Wildly popular in the tattoo industry are koi fish, especially when it comes to Japanese themed designs.
If you’re thinking about getting a koi tattoo then read this first to understand their meaning and history. The design, colour, shape and direction of the fish can change its meaning.
Koi fish in Chinese and Japanese culture
Koi have a long history in first Chinese and then Japanese culture, with the former introducing the fish to the later.
Koi fish feature in the work of Japanese tattoo art because of a long-standing legend of how the fish become dragons. Most of the meaning and symbolism behind the fish stems from this ancient myth.
According to legend, there were once thousands of koi swimming up the Yellow River in China, only to be halted by a waterfall. Most of the koi turned back, but some continued to make it to the top of the waterfall, struggling for a century.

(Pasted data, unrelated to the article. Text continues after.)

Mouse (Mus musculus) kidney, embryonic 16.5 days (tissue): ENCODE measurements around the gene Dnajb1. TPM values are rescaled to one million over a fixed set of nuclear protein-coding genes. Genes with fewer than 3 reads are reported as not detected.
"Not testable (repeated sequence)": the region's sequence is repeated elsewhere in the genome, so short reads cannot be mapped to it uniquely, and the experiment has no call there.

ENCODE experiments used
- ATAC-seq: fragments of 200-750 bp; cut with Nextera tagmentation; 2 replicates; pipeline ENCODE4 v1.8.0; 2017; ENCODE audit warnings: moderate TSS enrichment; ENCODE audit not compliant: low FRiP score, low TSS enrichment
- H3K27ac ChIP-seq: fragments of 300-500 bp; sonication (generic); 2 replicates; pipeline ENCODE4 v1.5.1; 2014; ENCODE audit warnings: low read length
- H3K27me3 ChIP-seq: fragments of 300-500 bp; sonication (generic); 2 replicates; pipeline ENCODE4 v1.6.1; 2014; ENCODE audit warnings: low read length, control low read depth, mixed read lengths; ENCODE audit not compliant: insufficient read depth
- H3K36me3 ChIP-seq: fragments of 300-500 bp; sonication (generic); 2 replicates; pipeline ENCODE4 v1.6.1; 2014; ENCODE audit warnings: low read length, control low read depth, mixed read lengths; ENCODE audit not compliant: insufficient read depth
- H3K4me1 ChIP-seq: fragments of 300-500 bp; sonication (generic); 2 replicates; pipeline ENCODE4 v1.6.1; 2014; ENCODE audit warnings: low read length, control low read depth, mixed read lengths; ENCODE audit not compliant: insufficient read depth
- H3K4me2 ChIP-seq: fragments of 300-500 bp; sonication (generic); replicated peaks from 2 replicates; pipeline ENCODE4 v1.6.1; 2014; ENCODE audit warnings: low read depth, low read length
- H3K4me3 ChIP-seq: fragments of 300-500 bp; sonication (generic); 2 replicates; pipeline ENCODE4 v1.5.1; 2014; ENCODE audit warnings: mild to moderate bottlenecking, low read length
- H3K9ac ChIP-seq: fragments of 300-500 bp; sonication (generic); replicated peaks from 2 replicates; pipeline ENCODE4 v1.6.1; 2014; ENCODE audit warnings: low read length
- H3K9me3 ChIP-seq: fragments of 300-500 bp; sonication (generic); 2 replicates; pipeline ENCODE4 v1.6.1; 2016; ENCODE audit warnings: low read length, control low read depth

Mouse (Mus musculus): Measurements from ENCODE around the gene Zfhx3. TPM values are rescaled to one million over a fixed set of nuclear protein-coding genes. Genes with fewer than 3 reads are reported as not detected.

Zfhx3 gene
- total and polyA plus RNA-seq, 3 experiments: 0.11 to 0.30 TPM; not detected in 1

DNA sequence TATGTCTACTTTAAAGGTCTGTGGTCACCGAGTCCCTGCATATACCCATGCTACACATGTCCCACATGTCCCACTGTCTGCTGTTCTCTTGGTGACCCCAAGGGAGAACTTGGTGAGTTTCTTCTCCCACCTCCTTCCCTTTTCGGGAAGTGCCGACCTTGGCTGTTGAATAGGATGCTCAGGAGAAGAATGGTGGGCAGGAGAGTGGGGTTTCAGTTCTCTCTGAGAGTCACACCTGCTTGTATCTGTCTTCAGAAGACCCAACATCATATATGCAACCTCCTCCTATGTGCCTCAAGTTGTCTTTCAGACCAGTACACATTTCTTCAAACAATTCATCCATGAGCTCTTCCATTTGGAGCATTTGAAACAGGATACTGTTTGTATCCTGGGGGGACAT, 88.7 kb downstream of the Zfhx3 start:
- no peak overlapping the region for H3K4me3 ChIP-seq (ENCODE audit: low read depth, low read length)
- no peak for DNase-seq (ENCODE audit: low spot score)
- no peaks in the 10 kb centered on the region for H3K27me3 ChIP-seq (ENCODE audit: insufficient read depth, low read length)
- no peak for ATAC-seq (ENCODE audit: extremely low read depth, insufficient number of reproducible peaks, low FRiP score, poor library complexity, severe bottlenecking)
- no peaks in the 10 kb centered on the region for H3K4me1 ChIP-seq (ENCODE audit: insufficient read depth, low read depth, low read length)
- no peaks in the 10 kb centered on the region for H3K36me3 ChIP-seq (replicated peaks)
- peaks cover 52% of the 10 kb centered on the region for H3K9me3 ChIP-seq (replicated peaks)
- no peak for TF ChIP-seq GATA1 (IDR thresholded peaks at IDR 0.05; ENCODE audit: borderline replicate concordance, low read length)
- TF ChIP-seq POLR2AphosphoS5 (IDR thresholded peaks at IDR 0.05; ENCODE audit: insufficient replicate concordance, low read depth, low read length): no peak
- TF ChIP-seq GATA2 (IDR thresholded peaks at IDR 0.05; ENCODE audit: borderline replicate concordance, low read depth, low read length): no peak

Finally, a single koi successfully leaped to the top of the waterfall, and to reward his dedication, the gods turned it into a beautiful golden dragon.
To this day, the waterfall is known as "Dragon's Gate".
The direction of Koi in a tattoo
This one is open to interpretation depending on who you ask, but remember, a tattoo is all about you, and what’s you derive from its meaning.
For some, koi swimming upstream symbolise someone who is currently struggling against the current, but refuses to give up – just like the koi in the legend.
Swimming downstream however can mean that you’ve already overcome serious challenges, and now you are no long fighting the current.
Check in next week for part two, when we talk about the colours and symbolism of koi in tattoos.